Wyoming updates fish consumption advice for mercury levels
The Wyoming Game and Fish Department and the Wyoming Department of Health have issued updated guidelines for anglers who eat fish caught in Wyoming waters. The new fish consumption guidelines provide recommendations on healthy servings of fish while limiting mercury consumption to safe levels.

The 2022 consumption guidelines are simplified and consistent with guidance from the Environmental Protection Agency and the Food and Drug Administration on thresholds for mercury. 

The guidelines categorize recommendations by species of fish and size into “best,” “good” and “choicest to avoid” categories. The guidelines recommend up to two to three servings of fish a week from the “Best Choices” list OR one serving from the “Good Choices” list. Children can have up to two servings of fish a week from the “Best Choices” list. Recommendations couple with serving sizes based on age. Read the full recommendation on the Game and Fish website. 

The new advisories are limited to information specific to sensitive individuals — including those who might become or are pregnant or breastfeeding and children under 12. There are no restrictions on consumption for males over 12. 

To determine the mercury levels in Wyoming’s sportfish, Game and Fish collected tissue samples from each species of fish in waters throughout the state. The samples were sent to the EPA laboratory in Golden, Colorado, for testing.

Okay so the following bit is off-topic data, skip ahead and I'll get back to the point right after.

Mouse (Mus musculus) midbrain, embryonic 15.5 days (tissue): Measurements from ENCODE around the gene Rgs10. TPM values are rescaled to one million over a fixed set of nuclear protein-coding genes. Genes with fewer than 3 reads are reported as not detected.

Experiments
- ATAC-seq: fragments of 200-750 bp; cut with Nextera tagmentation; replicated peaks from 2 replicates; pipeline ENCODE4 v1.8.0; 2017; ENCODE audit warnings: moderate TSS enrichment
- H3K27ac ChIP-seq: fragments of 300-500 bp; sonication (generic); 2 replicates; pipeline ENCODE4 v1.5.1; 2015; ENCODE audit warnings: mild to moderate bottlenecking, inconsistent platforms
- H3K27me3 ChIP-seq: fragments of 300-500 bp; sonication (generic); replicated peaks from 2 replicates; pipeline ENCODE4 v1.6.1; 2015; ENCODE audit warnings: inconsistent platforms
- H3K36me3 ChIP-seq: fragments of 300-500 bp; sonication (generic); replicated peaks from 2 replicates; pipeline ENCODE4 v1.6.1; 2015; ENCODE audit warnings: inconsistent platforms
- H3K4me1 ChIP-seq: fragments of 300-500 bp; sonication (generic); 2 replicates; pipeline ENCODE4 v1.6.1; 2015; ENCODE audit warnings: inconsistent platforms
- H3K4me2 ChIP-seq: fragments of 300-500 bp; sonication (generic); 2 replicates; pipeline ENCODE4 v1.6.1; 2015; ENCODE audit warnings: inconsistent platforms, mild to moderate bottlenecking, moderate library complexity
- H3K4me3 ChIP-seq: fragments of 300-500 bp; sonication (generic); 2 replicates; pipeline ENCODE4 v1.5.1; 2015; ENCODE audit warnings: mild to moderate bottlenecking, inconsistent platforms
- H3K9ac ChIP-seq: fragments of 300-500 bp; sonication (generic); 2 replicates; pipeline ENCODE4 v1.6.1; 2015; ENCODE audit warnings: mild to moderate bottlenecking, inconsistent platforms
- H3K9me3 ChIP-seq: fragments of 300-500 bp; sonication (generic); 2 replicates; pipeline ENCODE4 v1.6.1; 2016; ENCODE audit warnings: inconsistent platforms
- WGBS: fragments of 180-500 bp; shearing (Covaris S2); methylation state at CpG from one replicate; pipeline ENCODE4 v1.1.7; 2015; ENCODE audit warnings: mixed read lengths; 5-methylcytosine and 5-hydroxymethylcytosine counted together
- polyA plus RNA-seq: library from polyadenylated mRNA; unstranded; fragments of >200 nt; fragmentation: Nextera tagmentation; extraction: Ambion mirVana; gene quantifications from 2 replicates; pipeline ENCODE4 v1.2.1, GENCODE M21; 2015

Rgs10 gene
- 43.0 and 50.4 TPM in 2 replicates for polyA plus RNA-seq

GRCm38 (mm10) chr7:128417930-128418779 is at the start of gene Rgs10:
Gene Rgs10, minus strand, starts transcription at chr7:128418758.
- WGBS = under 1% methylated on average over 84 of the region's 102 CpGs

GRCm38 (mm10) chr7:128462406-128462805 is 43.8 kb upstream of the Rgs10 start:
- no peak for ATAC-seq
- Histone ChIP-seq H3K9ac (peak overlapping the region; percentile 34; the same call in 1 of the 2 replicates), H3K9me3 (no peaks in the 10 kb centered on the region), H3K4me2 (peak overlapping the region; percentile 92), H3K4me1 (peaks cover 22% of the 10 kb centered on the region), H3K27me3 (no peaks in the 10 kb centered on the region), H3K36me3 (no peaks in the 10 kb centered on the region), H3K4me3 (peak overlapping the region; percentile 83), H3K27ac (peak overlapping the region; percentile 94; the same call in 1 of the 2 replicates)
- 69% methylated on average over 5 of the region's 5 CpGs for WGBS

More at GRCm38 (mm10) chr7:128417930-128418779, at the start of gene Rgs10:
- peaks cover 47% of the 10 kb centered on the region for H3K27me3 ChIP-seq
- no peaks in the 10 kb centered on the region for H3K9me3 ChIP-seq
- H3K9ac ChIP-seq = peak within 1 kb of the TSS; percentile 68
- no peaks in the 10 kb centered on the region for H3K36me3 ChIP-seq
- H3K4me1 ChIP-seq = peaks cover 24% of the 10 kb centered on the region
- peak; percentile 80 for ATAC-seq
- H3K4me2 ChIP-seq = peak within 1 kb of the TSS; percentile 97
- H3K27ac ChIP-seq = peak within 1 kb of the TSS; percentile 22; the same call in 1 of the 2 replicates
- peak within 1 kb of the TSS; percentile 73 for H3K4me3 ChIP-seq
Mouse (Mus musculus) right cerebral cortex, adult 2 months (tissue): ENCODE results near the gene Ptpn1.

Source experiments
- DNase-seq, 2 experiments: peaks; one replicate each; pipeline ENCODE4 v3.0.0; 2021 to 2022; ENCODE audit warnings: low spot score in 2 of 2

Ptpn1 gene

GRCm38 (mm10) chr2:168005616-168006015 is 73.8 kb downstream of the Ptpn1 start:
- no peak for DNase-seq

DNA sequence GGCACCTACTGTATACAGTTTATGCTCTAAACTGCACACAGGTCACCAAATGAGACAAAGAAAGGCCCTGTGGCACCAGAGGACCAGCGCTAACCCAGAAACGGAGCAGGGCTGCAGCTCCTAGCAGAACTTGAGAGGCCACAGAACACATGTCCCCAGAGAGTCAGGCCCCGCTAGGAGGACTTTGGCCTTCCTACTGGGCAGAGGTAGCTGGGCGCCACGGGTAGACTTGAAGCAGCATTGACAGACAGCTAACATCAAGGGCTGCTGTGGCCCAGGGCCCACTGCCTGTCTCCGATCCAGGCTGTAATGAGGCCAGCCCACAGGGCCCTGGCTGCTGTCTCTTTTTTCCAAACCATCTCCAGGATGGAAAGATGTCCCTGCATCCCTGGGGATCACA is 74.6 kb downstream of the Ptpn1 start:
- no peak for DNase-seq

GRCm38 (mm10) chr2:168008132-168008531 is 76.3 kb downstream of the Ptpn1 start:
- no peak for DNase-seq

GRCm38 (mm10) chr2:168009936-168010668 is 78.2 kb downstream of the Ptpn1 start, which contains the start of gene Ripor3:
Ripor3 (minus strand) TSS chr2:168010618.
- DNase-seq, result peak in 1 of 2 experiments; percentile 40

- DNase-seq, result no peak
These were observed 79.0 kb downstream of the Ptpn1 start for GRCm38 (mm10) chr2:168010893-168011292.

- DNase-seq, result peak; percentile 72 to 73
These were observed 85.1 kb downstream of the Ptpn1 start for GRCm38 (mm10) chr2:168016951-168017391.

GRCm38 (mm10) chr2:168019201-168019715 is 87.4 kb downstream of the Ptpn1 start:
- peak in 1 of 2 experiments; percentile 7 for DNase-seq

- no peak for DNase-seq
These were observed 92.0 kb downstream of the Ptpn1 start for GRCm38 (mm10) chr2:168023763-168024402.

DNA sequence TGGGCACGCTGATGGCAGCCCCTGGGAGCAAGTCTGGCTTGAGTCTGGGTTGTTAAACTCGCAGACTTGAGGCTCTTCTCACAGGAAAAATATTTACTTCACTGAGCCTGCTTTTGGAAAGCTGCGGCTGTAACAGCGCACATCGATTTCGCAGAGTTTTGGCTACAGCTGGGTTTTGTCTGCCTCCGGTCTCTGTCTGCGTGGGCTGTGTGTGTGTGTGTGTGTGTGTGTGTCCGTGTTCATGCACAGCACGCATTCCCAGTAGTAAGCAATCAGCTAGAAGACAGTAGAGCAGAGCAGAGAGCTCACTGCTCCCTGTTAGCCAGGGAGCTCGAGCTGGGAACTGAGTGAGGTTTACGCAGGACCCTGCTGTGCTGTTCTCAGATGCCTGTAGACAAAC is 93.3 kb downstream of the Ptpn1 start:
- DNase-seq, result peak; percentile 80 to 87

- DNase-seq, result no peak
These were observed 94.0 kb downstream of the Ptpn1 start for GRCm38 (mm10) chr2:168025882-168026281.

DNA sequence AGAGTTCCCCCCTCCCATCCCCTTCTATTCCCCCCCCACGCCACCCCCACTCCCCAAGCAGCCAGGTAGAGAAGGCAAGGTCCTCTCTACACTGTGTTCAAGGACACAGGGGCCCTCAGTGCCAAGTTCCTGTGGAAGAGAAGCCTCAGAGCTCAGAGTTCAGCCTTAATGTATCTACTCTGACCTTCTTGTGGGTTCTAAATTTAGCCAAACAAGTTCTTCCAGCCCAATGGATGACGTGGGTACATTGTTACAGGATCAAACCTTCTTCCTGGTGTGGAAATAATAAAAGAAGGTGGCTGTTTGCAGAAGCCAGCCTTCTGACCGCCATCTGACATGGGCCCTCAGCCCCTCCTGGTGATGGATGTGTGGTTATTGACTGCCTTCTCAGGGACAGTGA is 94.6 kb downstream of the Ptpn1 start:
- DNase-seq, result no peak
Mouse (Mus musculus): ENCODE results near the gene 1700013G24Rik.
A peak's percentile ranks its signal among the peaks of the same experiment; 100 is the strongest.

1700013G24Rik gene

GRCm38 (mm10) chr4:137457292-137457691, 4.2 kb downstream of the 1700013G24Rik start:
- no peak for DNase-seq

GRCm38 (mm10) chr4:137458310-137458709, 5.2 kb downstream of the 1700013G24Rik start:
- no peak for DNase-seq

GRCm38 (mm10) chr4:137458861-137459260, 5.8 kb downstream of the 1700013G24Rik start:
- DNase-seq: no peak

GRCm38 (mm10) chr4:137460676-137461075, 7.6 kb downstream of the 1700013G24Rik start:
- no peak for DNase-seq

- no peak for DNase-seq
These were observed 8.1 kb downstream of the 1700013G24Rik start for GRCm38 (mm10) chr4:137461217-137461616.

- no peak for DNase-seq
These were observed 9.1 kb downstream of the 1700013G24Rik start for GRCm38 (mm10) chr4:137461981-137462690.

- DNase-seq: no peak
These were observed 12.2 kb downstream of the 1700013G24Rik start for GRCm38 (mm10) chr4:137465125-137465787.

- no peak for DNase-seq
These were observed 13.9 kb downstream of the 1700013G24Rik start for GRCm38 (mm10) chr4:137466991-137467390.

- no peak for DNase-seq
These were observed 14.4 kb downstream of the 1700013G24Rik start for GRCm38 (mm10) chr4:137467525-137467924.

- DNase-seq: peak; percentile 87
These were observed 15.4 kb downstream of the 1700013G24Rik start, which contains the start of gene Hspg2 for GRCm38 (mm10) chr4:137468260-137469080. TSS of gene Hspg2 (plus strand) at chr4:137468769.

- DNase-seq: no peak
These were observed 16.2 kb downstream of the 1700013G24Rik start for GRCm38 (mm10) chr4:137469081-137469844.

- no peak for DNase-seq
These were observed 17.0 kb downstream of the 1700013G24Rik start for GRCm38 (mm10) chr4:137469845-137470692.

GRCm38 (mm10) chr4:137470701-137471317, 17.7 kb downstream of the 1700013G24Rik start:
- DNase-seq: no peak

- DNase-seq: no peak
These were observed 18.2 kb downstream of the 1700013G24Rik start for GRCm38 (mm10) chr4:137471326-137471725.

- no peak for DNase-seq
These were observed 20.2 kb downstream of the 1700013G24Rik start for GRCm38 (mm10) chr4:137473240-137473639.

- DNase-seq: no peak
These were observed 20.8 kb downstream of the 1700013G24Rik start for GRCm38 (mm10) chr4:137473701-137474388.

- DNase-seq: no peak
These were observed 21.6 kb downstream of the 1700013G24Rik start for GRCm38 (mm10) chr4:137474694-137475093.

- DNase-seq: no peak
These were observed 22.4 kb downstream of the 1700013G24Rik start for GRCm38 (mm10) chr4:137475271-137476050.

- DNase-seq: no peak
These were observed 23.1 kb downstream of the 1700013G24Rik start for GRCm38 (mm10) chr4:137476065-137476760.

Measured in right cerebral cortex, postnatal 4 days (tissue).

“Game and Fish focused sampling on priority waters where lots of people keep and eat their catch and on species that people eat frequently like trout, walleye, sauger, yellow perch and crappie,” said Travis Neebling, Aquatic Assessment Crew fisheries biologist who led the sample collection. “Those fish mostly come from lakes and reservoirs.” 

Mercury is a widespread and naturally occurring element, and some soil and geologic formations naturally have higher levels of mercury. Most mercury pollution occurs as atmospheric deposition related to energy consumption and production and industrial processes. Mercury may also enter Wyoming waters through household refuse, batteries, mining and industrial wastes. Once in a lake, mercury is converted to methylmercury by bacteria and other processes. Fish absorb methylmercury into their tissues from their food and from water. Mercury levels increase as fish get larger and older. Predatory fish, such as walleye, burbot and large trout often accumulate more mercury because they eat other fish. There is no method of cooking or cleaning fish that will reduce the amount of mercury in a meal.

Game and Fish routinely surveys Wyoming’s fish for mercury levels to ensure recommendations keep anglers safe. 
Sara DiRienzo, Public Information Officer - (sara.dirienzo@wyo.gov)

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